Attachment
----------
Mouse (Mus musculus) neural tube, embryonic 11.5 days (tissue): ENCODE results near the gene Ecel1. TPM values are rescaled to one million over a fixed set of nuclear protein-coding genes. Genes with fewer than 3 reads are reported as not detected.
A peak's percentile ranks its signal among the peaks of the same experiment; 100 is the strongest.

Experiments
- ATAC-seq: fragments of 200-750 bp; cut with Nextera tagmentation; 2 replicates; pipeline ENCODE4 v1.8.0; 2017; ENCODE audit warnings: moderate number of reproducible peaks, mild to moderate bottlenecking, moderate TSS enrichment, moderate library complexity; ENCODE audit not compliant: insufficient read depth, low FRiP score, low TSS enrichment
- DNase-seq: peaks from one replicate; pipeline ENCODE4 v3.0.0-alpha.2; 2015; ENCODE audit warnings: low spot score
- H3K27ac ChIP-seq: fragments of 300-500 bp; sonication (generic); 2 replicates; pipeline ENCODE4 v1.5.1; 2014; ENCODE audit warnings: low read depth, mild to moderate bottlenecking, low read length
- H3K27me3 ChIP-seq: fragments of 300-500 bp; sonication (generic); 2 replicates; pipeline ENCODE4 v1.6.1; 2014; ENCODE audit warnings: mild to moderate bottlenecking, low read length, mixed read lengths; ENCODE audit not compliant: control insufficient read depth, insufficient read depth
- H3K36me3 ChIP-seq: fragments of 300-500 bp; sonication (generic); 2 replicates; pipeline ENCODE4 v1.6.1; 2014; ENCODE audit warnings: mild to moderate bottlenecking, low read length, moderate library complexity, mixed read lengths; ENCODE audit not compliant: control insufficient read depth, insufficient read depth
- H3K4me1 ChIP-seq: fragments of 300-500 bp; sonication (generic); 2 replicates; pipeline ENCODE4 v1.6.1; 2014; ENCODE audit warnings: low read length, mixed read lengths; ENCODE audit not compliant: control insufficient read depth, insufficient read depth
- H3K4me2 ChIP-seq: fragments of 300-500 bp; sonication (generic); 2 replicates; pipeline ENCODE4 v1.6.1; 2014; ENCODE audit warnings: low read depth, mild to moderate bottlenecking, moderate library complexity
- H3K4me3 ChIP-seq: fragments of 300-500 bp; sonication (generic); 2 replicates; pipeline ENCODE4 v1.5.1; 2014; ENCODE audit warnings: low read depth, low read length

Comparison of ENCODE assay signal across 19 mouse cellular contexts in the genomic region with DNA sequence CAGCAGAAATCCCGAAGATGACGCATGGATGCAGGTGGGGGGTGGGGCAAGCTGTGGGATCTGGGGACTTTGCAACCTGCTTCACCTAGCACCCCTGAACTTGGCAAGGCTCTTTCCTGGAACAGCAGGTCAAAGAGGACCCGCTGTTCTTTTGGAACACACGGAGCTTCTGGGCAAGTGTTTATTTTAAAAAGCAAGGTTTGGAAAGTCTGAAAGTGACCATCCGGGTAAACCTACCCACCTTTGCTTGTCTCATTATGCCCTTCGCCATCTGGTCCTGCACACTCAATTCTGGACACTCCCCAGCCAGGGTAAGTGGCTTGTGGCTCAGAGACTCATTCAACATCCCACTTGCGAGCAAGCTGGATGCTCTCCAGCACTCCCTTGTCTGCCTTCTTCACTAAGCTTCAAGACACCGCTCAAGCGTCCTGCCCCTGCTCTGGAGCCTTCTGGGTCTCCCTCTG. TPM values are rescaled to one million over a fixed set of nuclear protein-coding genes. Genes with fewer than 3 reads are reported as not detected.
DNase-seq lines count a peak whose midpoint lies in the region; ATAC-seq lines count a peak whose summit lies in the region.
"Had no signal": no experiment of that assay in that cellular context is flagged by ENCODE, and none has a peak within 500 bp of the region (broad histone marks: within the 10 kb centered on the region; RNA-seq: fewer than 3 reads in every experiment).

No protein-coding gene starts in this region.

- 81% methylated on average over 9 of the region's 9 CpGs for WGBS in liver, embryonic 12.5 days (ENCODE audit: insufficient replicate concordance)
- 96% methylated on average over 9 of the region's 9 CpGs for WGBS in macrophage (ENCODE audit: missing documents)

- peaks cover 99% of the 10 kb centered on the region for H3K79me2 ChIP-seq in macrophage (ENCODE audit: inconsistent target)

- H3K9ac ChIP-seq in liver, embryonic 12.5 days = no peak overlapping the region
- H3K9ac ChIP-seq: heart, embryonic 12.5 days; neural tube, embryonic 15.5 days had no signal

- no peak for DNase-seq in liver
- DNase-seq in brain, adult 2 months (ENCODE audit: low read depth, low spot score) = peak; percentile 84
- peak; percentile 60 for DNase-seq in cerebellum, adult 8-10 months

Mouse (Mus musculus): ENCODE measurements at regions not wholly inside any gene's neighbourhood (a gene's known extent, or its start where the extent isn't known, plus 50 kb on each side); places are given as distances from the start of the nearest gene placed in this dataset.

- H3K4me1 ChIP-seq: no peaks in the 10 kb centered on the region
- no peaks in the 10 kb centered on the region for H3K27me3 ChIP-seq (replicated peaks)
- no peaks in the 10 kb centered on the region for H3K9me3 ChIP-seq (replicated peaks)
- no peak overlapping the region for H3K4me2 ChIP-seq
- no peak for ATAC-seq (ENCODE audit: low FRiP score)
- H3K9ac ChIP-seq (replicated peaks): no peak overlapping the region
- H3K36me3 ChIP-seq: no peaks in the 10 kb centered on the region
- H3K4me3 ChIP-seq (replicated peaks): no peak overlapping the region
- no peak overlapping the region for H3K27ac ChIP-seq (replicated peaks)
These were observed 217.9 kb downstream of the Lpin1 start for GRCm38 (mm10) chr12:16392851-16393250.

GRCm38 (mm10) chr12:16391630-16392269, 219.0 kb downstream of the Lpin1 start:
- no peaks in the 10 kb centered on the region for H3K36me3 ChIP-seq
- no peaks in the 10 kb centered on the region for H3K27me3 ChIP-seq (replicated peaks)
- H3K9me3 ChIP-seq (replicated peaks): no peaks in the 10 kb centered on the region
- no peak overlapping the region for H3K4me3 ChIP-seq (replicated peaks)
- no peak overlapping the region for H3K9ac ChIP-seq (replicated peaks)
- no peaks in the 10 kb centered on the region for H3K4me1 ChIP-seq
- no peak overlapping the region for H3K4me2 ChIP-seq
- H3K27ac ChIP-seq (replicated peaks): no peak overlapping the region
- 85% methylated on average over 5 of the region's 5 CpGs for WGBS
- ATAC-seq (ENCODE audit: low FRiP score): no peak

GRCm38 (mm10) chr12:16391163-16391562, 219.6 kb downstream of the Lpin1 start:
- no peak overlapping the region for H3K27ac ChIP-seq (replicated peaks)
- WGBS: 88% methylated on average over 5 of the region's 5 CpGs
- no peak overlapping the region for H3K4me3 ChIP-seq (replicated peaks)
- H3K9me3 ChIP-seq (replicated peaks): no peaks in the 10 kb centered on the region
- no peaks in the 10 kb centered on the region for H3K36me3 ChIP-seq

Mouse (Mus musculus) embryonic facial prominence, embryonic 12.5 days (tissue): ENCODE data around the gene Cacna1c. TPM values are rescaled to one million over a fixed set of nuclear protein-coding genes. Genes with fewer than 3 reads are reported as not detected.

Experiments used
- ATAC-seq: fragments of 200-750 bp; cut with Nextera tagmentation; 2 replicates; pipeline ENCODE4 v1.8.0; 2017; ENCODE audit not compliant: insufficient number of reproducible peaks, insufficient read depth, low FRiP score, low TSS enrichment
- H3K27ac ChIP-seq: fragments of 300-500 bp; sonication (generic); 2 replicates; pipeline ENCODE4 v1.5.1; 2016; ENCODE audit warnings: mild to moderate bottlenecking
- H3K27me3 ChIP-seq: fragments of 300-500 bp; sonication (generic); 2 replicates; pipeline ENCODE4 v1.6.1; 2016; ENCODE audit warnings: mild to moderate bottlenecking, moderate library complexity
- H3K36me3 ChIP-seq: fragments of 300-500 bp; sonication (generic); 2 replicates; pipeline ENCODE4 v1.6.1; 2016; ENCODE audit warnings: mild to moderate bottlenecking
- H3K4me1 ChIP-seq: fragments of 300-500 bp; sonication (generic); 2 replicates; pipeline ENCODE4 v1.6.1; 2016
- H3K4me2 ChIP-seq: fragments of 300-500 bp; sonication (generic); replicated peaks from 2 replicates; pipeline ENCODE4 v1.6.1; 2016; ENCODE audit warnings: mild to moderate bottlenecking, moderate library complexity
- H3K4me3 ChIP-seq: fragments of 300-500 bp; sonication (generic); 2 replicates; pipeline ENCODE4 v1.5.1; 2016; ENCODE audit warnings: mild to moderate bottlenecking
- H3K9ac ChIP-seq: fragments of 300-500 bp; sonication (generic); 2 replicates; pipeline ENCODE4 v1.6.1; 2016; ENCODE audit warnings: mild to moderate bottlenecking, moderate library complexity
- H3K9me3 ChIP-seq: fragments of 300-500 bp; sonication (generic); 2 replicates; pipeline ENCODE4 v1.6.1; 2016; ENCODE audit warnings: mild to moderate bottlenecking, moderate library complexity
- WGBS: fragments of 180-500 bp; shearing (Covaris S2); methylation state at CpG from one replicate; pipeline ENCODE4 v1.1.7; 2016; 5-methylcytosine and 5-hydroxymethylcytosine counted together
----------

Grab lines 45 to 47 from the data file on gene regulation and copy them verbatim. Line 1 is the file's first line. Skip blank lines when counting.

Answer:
- ATAC-seq (ENCODE audit: low FRiP score): no peak

GRCm38 (mm10) chr12:16391163-16391562, 219.6 kb downstream of the Lpin1 start:
- no peak overlapping the region for H3K27ac ChIP-seq (replicated peaks)